Washington's Mount Rainier National Park: A Centennial Celebration
Mountaineers Books, Jan 31, 2000 - Photography - 143 pages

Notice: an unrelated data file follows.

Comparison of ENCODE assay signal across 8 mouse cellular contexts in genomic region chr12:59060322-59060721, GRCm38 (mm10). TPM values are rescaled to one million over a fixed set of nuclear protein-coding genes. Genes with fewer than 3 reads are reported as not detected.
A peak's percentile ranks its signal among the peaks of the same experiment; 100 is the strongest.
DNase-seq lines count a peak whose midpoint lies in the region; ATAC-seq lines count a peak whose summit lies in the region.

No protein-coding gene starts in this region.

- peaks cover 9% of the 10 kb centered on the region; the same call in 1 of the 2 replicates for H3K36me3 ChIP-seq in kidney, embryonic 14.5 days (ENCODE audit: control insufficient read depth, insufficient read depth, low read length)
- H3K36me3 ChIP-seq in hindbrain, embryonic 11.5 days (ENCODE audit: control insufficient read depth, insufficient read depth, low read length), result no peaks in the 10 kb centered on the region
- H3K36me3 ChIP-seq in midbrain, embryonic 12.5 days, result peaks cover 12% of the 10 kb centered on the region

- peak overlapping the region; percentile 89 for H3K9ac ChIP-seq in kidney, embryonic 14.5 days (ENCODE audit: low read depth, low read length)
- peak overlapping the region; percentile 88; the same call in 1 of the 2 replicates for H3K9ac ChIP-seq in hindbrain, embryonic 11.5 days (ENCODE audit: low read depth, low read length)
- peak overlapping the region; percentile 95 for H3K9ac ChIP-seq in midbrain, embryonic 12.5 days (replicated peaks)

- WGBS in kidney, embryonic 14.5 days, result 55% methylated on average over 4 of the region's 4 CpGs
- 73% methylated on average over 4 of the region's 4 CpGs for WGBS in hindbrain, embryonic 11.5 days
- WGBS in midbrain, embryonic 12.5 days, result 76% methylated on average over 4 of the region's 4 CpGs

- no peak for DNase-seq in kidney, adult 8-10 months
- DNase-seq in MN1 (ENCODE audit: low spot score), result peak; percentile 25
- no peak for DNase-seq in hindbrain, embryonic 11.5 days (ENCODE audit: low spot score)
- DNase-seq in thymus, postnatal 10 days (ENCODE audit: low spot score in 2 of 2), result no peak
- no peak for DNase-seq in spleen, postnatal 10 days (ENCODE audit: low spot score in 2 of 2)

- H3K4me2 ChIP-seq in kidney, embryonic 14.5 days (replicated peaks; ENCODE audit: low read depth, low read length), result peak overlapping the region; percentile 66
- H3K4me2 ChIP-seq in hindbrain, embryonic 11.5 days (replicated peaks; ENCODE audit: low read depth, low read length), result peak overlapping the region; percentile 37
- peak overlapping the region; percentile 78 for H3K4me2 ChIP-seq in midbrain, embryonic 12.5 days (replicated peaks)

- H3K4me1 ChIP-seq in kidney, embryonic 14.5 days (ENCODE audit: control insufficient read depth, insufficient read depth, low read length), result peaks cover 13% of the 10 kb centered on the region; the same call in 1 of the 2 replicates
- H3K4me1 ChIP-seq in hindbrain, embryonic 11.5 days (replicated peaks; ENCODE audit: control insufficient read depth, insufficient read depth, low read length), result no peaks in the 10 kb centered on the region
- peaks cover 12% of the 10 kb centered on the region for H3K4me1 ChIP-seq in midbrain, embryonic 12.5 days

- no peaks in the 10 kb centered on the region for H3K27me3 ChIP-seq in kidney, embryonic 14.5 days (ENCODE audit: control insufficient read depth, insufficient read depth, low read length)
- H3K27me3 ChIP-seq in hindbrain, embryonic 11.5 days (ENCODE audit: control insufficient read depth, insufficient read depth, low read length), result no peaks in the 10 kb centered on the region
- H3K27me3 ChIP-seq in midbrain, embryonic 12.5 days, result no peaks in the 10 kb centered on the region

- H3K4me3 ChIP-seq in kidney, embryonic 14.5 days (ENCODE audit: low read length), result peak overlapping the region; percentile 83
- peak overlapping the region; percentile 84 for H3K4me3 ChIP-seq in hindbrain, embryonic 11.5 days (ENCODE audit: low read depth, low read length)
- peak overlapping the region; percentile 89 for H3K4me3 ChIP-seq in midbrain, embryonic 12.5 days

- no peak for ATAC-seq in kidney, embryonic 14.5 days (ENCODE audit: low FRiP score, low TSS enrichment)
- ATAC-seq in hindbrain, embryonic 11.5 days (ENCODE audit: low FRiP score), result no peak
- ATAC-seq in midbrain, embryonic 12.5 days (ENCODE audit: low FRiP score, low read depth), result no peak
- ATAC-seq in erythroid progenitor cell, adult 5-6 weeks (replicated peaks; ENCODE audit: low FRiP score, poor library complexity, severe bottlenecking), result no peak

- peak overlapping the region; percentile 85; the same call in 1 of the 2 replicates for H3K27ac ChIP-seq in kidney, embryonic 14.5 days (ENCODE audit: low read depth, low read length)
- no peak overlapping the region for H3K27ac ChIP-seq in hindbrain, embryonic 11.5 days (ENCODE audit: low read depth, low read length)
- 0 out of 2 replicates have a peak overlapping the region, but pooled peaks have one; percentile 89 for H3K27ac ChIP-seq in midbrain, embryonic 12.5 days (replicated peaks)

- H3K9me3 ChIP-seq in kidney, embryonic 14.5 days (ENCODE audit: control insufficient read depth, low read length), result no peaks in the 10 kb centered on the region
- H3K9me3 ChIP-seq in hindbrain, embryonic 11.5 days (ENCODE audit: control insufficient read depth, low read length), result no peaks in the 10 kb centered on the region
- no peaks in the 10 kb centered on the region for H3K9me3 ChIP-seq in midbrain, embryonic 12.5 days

From its place in ancient Native American legends as Tahoma, the "great white mountain," and Tacobet, "nourishing breast," to its position as a symbol of the Northwest today, Mount Rainier has always been a dominant presence in this region. In 1999 we will celebrate the foresight of those who, a century earlier, created Mount Rainier National Park. With that single act they protected for future generations the wild beauty of the area's alpine meadows, dramatic waterfalls and lowland forests--and the extraordinary mountain they surround. In this, the official book of the centennial, Pat O'Hara and Tim McNulty view the mountain through all its facets: from the geologic and climatic forces that continue to shape it, to the rich legacy of humans' relationship with it, to its delicate ecosystems and what will be needed to protect them for the future. Home to more than 120 alpine plant species, 3 of which are found nowhere else in the world, Mount Rainier remains a refuge for a diversity of flora and fauna. It is also a magnet for the hundreds of thousands of people who live within sight of its snowy slopes and for millions of visitors who arrive from around the world each year. O'Hara and McNulty explore the conflict this presents as park managers attempt to balance protection of the mountain's fragile ecosystems with the desires of the many who wish to seek solitude in its vast forests or challenge themselves on its daunting glaciers. Above all, this book celebrates this treasured place for anyone who has ever looked up and said, "Hey! The mountain is out!"
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